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San Felipe Realtors Association

Where will billions of San Felipe real estate dollars end up?

by Jose Perez

In January of this year, the first meeting of the newly forming San Felipe Realtor’s Association took place at the San Felipe Marina and Spa. Uria Amor, AMOR REALTY, took the initiative of contacting an attorney to draft articles of association and organized the first conference. The meeting, from this reporter’s observations, seemed to be a positive experience for all in attendance. The most notable remark was made by Ms. Amor: “Looking around this room, I see gathered a group of future millionaires”.

San Felipe DollarsAs I looked around the room I saw approximately forty five white folks and five or six brown faces. This made me consider: Where will all those millions go? No doubt about it, Uria Amor is right. Billions of dollars worth of real estate will be sold in San Felipe in the next two years. And realtors, especially U.S. realtors in San Felipe, will reap hundreds of millions of dollars in commissions. Will they re-invest in Mexico or will it be deposited in Palm Springs’ bank accounts? That is a question being asked more frequently among Mexican Real Estate professionals and immigration officials.

A veteran of the Cabo San Lucas realty boom and one of the few Mexican sales agents that participated in the Association meeting said to me: “It is Cabo all over again – the Americans dominate the real estate industry and few Mexicans earn lucrative real estate commission income. The immigration requirement (nine Mexicans to every one foreigner in a company) is satisfied with Mexicans filling low end paying construction, landscaping and food service jobs.”

The “numbers game” of satisfying immigration standards, works for developers who have a heavily weighted Mexican construction labor force. But what about the real estate brokers who are not developers and have minimal blue collar needs? Where are they going to find bilingual Mexican real estate professionals in Baja to satisfy immigration ratio requirements? The answer is they are not going to find trained Mexican realtors in sufficient numbers. They will be forced, at some point in time, to train Mexicans in the art of real estate sales and marketing.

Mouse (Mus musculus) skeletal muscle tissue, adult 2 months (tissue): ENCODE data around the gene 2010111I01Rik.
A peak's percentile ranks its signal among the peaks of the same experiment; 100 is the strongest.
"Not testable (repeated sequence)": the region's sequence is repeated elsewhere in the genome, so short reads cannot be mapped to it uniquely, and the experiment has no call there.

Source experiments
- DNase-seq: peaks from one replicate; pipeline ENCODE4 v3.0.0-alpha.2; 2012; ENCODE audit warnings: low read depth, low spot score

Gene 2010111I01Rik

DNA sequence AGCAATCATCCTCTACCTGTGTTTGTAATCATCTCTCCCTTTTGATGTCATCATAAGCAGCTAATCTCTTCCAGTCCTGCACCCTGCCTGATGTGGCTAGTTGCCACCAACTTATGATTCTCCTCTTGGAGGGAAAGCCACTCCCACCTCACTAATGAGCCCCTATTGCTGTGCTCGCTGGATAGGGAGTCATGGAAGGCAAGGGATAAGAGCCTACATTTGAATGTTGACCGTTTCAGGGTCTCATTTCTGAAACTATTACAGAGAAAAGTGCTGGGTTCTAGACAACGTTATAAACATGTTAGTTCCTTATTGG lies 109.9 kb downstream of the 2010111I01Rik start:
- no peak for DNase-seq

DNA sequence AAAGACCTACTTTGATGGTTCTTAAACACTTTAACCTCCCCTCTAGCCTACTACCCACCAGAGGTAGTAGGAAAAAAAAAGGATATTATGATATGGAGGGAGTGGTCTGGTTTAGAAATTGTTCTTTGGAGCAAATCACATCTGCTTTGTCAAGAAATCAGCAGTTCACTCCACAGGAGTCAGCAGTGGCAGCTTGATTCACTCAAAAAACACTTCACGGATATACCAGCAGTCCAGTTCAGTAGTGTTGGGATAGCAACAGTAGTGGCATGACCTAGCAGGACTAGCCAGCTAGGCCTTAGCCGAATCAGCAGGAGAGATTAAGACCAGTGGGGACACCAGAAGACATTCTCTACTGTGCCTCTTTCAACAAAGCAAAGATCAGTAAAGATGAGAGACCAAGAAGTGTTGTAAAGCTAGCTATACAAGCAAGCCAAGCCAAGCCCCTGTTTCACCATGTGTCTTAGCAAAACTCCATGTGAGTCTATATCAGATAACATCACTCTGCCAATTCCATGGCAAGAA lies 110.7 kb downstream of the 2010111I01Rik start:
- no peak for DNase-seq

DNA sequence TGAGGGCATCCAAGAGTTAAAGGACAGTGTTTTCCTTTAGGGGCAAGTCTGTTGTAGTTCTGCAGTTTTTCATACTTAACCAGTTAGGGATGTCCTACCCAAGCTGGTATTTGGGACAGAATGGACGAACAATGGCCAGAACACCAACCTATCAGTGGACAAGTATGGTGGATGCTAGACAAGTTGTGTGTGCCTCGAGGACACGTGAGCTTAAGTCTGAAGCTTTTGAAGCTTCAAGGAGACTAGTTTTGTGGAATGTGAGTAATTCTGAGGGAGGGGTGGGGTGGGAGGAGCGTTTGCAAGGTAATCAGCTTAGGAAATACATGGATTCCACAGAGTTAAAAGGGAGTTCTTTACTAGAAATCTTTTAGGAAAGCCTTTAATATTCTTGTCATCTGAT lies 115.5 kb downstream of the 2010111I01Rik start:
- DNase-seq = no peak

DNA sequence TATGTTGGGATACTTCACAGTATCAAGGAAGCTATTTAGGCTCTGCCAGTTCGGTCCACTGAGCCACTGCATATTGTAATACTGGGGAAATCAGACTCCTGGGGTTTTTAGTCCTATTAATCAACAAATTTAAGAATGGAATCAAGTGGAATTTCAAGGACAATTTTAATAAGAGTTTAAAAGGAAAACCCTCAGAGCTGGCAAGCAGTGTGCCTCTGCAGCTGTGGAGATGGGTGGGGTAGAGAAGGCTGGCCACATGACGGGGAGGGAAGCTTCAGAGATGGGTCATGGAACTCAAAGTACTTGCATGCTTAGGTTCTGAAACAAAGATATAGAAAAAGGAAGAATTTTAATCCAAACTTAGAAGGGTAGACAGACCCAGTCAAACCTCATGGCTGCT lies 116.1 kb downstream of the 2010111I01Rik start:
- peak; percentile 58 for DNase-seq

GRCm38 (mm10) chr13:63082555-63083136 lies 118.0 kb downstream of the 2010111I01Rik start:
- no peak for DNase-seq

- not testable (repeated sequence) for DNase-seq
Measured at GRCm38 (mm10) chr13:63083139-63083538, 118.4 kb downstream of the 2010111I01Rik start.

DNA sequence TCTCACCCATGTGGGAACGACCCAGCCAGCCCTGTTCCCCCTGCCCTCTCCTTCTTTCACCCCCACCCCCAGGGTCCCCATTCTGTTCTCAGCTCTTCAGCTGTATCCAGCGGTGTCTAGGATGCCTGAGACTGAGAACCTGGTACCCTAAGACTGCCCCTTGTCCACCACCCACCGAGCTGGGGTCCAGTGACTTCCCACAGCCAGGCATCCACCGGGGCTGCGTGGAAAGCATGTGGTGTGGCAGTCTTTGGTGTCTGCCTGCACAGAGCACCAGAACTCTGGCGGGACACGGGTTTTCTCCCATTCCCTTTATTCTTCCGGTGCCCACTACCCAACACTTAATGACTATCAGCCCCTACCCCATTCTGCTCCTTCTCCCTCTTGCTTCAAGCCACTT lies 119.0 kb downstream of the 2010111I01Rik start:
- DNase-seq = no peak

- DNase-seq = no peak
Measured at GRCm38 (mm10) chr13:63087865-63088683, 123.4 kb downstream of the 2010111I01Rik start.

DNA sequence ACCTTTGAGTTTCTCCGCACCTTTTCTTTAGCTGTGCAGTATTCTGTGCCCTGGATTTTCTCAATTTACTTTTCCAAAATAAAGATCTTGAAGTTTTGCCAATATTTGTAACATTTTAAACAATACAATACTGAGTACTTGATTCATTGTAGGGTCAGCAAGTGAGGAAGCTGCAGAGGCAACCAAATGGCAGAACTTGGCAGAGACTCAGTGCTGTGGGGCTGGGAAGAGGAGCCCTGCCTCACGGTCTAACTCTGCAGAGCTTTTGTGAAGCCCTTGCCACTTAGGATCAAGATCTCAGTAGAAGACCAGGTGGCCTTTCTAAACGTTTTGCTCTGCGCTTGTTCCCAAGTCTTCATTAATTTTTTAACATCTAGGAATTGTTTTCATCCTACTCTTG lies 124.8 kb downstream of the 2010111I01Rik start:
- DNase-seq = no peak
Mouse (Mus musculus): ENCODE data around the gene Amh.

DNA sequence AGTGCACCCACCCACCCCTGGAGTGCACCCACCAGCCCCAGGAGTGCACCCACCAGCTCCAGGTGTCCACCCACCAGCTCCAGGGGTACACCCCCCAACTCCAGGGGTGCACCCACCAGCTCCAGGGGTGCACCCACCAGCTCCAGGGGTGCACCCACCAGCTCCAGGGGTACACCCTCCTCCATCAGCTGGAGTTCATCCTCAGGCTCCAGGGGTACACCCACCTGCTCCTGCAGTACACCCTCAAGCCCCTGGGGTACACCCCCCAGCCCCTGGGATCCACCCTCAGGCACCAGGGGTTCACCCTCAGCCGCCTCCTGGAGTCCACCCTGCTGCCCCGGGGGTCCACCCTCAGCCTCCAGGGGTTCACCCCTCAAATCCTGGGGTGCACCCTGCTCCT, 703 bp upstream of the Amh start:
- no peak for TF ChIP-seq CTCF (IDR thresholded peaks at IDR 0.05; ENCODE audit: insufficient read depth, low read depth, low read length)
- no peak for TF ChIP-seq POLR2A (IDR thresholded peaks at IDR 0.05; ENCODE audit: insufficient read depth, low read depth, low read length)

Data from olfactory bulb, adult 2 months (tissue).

The newly forming realtor association in San Felipe might consider, as a high priority, the formation of a real estate school there. By establishing a school for real estate professionals in San Felipe they will help themselves in satisfying an immigration requirement they will be faced with sooner or later. In addition, they can use the same school to educate their Anglo agents in Mexican Real Estate law - which most is sorely deficient in.

Realtors in Mexico, Anglo or Mexican are not licensed or monitored by any governmental body in Mexico. Mexican real estate law does not require full disclosure to the extent we know it in the United States, especially as it pertains to real estate sales representatives. It is pretty much – buyers beware. A safe investment is one that can satisfy U.S. title insurance, available from First American, Stewart or Fidelity Title companies.

Given the climate among the new technocrats in Baja immigration offices, I would say the days of looking the other way on work force ratios are nearly over. Enforcement of Mexican immigration laws are subject to broad interpretation by the local official (“delegado”). The spirit of Mexican immigration law goes beyond a simple ratio of nine to one. The law also states that if a Mexican can satisfy the skills required of a job, that job must be filled by a national and not a foreigner.

Mexicomatters is a consulting firm specializing in real estate transactions and title insurance – agents for Global Title – issuing agent for First American Title.


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